The Supreme Court ruled that moving the girls to a different school would cause them emotional damage, particularly given that they live with their mother, who is not religiously observant.
A rabbinical court in Israel has refused to convert a man who believes the Lubavitcher Rebbe was the Messiah. Was the decision correct?
TheJC.com January 18, 2008
Rabbi Shmuley Boteach’s newest book is The Broken American Male and How to Fix Him (St Martin’s Press). He broadcasts a daily radio show on oprah.com
The news, therefore, that a rabbinical court in Israel refused to allow into Judaism a Chabad-educated conversion candidate because he believes the Rebbe is the Messiah is deeply troubling and constitutes an act of serious contempt for a non-Jew who has made sacrifices to ally himself with the Jews.
Comparing this with a Jew for Jesus wishing to convert is preposterous, given that Jews for Jesus believe in the divinity of Christ (which no one in Chabad would ever, God-forbid, assert about the Rebbe) as well as the irrelevance of the Torah to modern times.
Rabbi Seth Farber is the director of ITIM: The Jewish Life Information Centre (www.itim.org.il), an Israeli organisation dedicated to transforming the experience of Jewish life
I believe strongly that the messianic posture of some of the Chabad community and the central role it plays for these Jews must be exposed for its unorthodox and un-Orthodox thrust, as it is unprecedented within normative Jewish life. Those who seek a place in our faith community cannot maintain such attitudes.By Avirama Golan, Haaretz January 16, 2008
As long as Israeli society is not liberated from the religious establishment, it will find it difficult to pave the way for a renewed definition of the meaning of Jewish existence in a sovereign state.
The time has come to give up on conversion, to erase the slot for "nationality" in the ID card and to legalize civil marriage for all.
The key to nationality must finally be expropriated from the ultra-Orthodox nationalist gatekeepers.
The Interior Ministry announced that it was willing to grant temporary resident status to a US citizen of Jewish descent who was adopted by a non-Jewish family as a baby and has been attempting to make aliya for the past year-and-a-half.
The decision came following an article in the Post published Friday that highlighted the shortcomings of the Law of Return for not addressing the rare category of Jewish-born children who are adopted by those of other faiths.
There are a number of issues high up on the haredi parties' agenda. The real crisis is with the young men's yeshivot.
A petition submitted to the High Court of Justice by the Israel Religious Action Center, the legal arm of the Reform Movement, has resulted in a freeze of all transfers of funds from the Education Ministry to the yeshivot.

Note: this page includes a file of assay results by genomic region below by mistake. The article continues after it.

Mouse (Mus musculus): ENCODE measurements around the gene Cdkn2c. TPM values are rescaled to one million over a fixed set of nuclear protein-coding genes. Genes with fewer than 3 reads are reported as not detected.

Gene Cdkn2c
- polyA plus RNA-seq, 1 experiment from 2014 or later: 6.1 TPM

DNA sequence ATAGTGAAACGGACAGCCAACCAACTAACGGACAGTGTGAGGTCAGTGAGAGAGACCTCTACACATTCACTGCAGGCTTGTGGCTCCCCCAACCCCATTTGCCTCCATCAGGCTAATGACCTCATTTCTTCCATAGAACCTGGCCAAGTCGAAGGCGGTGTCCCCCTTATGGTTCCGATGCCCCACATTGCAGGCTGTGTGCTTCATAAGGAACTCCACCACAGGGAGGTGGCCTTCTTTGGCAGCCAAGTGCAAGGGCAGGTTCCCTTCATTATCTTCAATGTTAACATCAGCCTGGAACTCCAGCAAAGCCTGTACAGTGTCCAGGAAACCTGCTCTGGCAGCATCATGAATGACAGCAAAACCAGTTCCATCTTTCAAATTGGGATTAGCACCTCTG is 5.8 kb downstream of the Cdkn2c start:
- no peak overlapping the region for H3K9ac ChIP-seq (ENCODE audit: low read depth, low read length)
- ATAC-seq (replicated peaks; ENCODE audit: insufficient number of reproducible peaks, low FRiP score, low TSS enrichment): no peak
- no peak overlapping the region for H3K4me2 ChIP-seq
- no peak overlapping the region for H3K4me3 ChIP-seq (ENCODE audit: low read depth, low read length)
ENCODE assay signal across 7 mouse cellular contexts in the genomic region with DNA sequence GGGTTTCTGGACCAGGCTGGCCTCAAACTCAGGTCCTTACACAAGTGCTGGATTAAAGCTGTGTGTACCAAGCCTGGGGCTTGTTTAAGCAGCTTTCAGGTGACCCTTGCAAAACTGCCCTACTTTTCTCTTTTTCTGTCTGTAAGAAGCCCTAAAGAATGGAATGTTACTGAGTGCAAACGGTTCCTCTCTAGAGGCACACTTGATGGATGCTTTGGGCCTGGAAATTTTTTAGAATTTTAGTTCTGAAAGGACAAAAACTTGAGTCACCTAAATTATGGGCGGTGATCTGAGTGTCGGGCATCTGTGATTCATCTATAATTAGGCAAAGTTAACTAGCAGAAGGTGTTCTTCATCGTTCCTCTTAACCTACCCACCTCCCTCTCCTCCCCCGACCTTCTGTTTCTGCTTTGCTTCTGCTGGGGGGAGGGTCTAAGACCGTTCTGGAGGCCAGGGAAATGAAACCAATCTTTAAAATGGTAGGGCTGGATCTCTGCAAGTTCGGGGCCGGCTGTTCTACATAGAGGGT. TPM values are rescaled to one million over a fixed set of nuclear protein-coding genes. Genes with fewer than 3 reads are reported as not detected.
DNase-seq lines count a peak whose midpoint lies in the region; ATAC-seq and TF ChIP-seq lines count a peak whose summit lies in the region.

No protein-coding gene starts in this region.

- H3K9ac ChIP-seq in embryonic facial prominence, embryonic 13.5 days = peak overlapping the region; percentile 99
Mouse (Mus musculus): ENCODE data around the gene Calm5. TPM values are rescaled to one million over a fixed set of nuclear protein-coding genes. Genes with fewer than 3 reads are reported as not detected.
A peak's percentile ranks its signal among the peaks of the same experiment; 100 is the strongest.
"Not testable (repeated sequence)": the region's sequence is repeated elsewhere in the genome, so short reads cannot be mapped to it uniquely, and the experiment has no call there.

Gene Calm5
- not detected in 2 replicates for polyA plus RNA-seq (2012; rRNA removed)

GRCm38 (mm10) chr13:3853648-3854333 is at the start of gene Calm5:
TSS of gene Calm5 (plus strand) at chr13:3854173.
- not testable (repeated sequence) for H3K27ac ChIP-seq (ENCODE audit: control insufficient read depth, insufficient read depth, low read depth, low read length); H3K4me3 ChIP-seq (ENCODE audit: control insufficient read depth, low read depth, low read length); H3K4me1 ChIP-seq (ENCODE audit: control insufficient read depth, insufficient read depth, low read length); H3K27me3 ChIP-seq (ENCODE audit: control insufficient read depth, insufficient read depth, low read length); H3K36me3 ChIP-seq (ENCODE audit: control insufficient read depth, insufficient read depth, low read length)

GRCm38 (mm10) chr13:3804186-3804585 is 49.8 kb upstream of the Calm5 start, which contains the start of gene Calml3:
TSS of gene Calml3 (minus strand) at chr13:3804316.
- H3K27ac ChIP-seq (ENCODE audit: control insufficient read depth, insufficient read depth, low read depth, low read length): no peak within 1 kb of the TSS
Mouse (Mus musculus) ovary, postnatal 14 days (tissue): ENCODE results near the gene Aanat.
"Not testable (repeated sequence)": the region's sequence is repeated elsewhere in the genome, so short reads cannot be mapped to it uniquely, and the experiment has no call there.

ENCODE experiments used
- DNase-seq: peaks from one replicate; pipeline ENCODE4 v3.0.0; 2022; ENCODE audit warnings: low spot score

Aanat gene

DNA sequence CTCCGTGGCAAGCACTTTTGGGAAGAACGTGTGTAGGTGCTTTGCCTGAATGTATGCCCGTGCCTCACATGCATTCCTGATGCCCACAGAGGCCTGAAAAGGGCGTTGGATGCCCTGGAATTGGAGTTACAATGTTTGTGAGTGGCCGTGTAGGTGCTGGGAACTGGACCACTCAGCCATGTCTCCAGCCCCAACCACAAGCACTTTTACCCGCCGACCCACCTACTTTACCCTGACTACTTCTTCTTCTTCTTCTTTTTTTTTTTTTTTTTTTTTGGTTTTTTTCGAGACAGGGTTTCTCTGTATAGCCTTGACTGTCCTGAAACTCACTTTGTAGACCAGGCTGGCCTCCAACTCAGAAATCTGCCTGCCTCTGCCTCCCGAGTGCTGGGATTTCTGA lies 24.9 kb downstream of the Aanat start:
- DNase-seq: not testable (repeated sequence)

In its petition, the Israel Religious Action Center demanded that haredi yeshivot teach a minimum of secular subjects and Zionism as a condition for receiving state funds.
The court ordered the state to either amend the law governing state education funding, or stop transferring money to the yeshivot altogether.
No amendments were passed, so funding was halted at least until the next High Court hearing in mid-February. In the meantime, hundreds of yeshivot are being forced to make ends meet without state aid.
By Michele Chabin, The Jewish Week January 18, 2008
The venture, which is expected to begin in September, is unprecedented in that it will be the first rabbinical program in Israel to welcome students from all religious streams of Judaism.
Some of these students could be Orthodox women searching for semicha (ordination) from a respected mainstream institution.
By Nathan Jeffay, TheJC.com January 18, 2008
Rabbi Hartman said that the ordination would not be the standard type which qualifies the recipient to make judgements in Jewish law. It would be a qualification demonstrating that the holder is well-versed in Jewish texts, ethics and philosophy.
“Everyone gets panicky about where things will lead to, but that’s not my concern. My concern is filling a need.”
By Amnon Meranda, YNetnews.com January 14, 2008
Fifty-one MK's voted in favor of the government’s proposal and 37 voted against, with no MK's abstaining.
MK Zahava Gal-On, chairwoman of the Meretz faction, said after the vote that the government is bribing Shas in order to survive, this at the tax-payers’ expense. "Cronies will again be given jobs and money will again be transferred to ultra-Orthodox establishments at the expense of the secular contingent."Poll: Few Israelis support Diaspora input in what happens with Jerusalem
By Anshel Pfeffer, Haaretz January 21, 2008